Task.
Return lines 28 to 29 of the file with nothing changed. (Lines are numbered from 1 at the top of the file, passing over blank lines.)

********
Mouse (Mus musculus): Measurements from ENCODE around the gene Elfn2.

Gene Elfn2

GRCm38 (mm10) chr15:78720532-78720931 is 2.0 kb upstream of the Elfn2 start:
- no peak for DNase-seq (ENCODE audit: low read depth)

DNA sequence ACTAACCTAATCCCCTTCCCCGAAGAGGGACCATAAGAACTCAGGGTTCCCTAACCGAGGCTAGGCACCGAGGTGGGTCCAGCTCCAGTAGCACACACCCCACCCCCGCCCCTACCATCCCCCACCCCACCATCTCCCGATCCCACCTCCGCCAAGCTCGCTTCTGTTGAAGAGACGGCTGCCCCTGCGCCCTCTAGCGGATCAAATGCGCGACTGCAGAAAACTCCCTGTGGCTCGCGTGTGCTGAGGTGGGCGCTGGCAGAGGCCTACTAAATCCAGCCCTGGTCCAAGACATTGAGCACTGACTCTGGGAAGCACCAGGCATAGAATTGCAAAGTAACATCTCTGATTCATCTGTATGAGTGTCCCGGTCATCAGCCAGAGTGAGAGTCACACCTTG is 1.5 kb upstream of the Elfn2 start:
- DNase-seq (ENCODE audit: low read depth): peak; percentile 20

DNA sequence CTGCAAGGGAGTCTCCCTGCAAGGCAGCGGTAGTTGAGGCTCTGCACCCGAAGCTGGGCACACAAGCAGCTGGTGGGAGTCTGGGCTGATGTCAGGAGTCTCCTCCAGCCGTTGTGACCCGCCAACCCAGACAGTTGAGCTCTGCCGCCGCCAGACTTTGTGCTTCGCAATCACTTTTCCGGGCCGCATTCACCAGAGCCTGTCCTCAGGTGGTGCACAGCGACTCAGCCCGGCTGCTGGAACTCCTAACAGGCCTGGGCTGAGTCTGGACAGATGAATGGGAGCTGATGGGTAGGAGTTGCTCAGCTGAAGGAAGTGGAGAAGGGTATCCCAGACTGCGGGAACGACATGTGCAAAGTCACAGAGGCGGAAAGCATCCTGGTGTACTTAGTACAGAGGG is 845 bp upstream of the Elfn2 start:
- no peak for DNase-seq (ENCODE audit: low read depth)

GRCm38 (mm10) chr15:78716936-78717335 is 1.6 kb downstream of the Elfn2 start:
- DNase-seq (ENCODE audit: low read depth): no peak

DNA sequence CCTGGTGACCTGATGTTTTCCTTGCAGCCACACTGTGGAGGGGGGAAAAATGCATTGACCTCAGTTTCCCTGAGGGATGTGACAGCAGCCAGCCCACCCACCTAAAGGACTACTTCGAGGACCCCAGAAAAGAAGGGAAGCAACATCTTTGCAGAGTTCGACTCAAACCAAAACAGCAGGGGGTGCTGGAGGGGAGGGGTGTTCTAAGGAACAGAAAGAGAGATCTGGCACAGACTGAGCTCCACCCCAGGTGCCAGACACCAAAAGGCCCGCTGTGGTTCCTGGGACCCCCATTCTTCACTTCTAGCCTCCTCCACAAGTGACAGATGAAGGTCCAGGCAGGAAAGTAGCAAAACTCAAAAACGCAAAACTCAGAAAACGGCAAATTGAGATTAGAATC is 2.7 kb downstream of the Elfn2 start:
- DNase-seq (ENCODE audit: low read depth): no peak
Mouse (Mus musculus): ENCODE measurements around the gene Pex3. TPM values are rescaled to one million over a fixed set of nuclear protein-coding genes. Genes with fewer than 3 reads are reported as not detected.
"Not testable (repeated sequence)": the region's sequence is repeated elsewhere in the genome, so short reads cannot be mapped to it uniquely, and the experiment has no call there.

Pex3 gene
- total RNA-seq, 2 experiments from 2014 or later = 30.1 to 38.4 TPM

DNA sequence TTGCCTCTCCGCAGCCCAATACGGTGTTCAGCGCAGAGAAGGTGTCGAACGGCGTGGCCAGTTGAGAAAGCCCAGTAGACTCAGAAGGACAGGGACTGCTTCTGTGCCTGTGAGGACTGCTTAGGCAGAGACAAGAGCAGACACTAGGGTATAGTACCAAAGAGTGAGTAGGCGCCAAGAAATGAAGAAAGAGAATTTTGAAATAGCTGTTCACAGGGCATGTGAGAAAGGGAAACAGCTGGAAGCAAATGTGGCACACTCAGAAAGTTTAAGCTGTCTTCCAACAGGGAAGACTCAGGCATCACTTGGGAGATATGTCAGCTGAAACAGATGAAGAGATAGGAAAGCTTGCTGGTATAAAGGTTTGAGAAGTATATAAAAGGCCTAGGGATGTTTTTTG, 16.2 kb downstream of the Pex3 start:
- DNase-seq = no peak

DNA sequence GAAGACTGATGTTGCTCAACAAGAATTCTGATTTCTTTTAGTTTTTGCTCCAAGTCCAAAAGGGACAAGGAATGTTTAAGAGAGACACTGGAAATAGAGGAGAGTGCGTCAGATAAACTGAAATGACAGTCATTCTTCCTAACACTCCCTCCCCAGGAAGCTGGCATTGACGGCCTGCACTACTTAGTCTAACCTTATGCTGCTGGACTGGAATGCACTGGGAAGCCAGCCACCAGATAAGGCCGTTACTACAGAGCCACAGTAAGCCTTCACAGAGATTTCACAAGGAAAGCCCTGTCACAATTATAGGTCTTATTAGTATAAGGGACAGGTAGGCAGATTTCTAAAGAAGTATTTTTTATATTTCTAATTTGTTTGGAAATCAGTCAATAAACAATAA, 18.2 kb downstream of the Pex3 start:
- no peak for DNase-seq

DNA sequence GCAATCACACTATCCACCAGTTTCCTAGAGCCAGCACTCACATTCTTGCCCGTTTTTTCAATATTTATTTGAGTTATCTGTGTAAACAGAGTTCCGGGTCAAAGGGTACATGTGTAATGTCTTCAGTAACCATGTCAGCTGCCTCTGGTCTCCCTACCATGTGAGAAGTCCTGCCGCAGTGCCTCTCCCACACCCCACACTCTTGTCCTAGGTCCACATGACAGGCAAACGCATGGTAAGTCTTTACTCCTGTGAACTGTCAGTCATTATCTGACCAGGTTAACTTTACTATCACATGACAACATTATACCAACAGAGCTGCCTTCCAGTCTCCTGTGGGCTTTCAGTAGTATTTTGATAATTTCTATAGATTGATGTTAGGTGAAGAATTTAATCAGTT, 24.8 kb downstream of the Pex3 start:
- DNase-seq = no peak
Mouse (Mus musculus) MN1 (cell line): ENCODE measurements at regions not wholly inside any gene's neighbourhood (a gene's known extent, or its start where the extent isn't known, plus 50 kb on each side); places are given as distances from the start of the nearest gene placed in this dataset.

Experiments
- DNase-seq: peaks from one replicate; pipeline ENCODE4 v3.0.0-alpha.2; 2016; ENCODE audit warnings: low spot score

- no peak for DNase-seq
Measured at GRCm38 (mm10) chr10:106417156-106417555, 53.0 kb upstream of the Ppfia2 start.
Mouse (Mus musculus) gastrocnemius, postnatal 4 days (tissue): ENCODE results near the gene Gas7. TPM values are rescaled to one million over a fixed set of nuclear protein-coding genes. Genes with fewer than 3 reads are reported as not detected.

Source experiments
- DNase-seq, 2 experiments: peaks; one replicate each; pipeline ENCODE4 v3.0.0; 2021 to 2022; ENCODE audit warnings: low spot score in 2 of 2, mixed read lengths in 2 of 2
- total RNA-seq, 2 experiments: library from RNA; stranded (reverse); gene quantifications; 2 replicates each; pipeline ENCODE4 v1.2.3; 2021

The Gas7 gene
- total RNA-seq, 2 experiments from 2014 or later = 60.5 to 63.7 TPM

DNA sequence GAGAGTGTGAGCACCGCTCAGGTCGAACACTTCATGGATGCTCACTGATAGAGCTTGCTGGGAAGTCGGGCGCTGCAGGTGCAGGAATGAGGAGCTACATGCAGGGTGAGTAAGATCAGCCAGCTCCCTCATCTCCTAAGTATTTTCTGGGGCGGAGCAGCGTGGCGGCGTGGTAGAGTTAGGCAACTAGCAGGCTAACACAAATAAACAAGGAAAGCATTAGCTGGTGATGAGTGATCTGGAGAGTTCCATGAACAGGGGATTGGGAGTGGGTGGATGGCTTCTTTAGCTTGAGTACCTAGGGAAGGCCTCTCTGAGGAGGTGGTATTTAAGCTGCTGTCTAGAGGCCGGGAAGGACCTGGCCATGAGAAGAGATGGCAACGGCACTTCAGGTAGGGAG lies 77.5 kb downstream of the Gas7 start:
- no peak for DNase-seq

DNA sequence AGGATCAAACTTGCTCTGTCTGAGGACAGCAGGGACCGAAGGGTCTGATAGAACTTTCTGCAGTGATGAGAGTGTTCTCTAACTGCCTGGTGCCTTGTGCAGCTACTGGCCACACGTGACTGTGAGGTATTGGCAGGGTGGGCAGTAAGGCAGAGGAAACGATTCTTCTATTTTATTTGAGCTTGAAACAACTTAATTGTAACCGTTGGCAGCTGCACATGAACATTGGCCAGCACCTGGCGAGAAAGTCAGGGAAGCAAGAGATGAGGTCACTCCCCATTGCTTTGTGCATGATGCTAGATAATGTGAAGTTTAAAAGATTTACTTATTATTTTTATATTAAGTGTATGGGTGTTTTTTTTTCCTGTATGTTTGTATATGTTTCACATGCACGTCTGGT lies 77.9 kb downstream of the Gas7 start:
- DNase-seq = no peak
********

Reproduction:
Mouse (Mus musculus) gastrocnemius, postnatal 4 days (tissue): ENCODE results near the gene Gas7. TPM values are rescaled to one million over a fixed set of nuclear protein-coding genes. Genes with fewer than 3 reads are reported as not detected.

Source experiments